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We are specks, floating in a black void.
And that black void is where we’re headed, to work, play, explore and learn.
That was the theme of a talk Monday night at ASU Gammage by Bill Nye, science educator, CEO of the Planetary Society and host of the popular TV show “Bill Nye the Science Guy.”
Arizona State University’s New Space Initiative in the School of Earth and Space Exploration hosted the talk and panel discussion with representatives from New Space — aka private space companies.
“Everybody has asked these two questions: Are we alone? And where did we come from?” Nye said. “Is there someone else in the universe wondering the same thing?”
He referenced recent events in Paris and California. “Space is optimistic,” Nye said. “We will learn more. We will learn more about ourselves, and our place in space.”
Nye spoke about his third grade teacher telling him there were as many stars in the sky as there are grains of sand on the beach. “She way underestimated it,” he said, pointing to photos of Earth taken from Saturn. “From space, I’m just another speck. … I suck.”
The American effort to put 12 men on the moon cost about $151 billion — adjusted for inflation. The days of spending vast amounts of government money are over, Nye said. It’s up to the private sector to make space a reality.
Only 551 people have gone into space, said Will Pomerantz, vice president for special projects at Virgin Galactic.
“It’s not NASA’s job to fulfill Will Pomerantz’s childhood dream of going to space,” he said. “If I want to go to Arizona, I go on Kayak.com and buy a ticket and it’s pretty easy. Wouldn’t it be nice if we could do that for space?”
Chris Lewicki, president and chief engineer of Planetary Resources, the asteroid mining company, talked about how in the future materials to build space stations and spacecraft will be mined in space.
“Those are all things that are going to happen in this century,” Lewicki said.
ASU grads are working in New Space companies now. Space is becoming much more than just a place for astronauts, said Scott Smas, program director of the New Space Initiative, in a pre-event interview.
“As fantastic a place as NASA is, some students are drawn to the entrepreneurial small startup world because they can have their hand on many more things than they would if they were at a larger, stodgy bureaucratic institution like Boeing or Lockheed Martin,” Smas said. “There seems to be an uptick in going away from JPL to places like Spire, where there are a couple of engineering grads. It’s a less than 100 person company that’s launching CubeSats to track ships across oceans. Their launch manager is an ASU alum.”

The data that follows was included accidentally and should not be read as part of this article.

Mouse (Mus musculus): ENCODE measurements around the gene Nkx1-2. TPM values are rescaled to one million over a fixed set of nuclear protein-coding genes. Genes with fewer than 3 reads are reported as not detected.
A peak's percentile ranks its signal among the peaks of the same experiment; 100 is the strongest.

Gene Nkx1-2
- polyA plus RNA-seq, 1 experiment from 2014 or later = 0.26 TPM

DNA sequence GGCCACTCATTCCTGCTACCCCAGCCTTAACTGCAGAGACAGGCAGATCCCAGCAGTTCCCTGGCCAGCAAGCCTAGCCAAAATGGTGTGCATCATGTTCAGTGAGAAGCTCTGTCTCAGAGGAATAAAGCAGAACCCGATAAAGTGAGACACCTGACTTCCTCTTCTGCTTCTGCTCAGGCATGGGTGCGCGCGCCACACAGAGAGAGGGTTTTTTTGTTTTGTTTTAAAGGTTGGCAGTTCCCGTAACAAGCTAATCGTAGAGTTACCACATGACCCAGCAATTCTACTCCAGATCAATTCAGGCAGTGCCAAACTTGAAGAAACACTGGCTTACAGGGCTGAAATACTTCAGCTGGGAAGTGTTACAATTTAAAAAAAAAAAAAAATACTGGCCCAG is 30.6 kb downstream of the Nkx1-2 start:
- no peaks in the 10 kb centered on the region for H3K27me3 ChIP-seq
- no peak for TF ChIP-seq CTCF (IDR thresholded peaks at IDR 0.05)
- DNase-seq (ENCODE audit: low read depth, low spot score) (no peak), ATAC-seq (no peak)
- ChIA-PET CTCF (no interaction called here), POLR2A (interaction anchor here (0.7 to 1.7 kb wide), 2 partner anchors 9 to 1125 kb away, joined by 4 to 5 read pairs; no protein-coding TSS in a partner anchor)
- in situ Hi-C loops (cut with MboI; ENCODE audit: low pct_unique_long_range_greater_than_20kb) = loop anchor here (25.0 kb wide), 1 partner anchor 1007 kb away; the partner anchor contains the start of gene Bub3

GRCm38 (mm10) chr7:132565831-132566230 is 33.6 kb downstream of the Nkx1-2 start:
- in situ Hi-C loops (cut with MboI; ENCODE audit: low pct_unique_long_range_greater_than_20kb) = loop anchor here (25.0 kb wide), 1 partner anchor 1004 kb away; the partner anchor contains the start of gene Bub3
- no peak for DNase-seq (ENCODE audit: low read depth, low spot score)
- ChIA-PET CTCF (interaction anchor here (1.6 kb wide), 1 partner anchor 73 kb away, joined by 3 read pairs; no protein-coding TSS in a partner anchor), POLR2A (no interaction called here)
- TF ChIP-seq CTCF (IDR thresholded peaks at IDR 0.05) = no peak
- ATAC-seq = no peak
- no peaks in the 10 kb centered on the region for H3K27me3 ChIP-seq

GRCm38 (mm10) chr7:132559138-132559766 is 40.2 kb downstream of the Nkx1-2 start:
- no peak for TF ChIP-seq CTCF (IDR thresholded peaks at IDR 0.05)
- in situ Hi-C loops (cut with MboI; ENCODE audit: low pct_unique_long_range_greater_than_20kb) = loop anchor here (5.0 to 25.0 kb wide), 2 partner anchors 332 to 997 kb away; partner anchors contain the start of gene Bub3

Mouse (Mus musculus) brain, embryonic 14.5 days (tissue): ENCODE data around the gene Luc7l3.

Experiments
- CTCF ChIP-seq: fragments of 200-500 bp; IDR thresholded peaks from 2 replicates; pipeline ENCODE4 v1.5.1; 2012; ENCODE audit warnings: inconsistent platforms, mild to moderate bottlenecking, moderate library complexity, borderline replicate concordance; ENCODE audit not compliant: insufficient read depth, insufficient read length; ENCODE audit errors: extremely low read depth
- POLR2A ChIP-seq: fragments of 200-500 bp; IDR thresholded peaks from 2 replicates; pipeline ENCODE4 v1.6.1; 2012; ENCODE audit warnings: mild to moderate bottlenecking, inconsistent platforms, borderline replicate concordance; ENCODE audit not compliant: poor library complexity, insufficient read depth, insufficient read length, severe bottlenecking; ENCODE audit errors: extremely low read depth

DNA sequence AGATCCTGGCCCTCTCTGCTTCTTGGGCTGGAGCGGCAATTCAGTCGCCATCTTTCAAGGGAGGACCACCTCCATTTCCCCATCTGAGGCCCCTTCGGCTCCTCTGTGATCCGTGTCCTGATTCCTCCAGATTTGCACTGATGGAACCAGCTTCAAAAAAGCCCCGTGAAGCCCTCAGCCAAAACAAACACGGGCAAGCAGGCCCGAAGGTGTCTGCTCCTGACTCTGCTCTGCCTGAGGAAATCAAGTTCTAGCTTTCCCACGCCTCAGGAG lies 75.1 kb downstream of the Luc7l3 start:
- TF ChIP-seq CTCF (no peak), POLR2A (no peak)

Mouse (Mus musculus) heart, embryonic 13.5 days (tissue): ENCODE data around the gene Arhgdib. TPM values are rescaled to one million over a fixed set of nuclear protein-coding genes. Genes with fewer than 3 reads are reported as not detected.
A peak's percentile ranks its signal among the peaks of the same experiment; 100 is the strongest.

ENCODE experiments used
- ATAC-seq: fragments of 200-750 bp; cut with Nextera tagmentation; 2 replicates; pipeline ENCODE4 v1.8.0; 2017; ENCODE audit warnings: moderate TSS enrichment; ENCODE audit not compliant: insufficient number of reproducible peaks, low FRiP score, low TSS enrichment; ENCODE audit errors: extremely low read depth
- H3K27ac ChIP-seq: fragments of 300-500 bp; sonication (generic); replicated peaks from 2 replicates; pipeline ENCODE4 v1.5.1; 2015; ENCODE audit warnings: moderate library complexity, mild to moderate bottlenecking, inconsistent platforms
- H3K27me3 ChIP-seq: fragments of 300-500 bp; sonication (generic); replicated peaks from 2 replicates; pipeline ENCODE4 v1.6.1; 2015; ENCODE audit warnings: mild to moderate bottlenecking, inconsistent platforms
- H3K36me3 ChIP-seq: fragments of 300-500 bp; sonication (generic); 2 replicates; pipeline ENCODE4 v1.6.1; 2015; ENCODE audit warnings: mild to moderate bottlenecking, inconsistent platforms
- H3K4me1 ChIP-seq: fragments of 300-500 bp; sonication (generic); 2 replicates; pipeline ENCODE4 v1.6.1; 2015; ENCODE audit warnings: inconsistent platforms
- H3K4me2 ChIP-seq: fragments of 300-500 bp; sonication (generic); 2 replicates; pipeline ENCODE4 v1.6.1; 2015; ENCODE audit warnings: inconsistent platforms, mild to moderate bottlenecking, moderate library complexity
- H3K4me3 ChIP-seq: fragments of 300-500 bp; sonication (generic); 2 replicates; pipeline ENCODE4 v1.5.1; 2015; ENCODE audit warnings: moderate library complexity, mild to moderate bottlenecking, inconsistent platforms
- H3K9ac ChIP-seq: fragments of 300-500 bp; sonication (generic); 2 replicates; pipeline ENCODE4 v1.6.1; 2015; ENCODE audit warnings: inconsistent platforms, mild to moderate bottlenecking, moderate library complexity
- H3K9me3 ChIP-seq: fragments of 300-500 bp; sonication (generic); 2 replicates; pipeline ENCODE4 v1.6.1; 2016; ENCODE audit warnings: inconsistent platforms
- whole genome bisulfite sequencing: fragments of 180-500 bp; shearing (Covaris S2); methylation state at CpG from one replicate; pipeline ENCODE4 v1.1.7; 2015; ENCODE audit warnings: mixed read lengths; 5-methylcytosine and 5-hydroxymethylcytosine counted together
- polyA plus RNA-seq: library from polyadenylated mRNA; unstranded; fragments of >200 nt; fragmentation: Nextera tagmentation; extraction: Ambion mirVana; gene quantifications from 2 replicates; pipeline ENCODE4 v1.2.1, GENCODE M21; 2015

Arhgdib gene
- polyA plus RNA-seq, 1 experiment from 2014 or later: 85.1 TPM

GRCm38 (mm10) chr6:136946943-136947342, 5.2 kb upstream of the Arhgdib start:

Space isn’t a distant thing done by brilliant gods on some far-off plane like Lockheed Martin or NASA any more, Smas said.
“You are seeing faculty, students, researchers open up access to space in terms of science and technology developments and exploring new arenas in the planetary field,” he said, citing ASU’s role in many ongoing NASA missions and the role that students play in them.
Pomerantz echoed that space has a lot of job opportunities now, pointing out he was washed out of becoming an astronaut because he wears glasses.
“When I was a student, there were about four jobs, period (in space),” he said. “Now I think you all do have a place in space. … If you are a graphic designer, we are hiring one now.”
Hannah Kerner is the executive director of the Space Frontier Foundation, a group dedicated to opening the space frontier to human settlement as rapidly as possible. She is also earning her doctorate at ASU. Kerner envisioned many private space stations in a decade. She echoed the thought that there will be far more job descriptions than astronauts in space.
“I hope that we have people living long enough in space that we have hospitals up there,” Kerner said, pointing out a friend who is both a nurse and a space enthusiast.
It’s a hopeful view of our place in space.
“Go get ’em, people,” Nye said.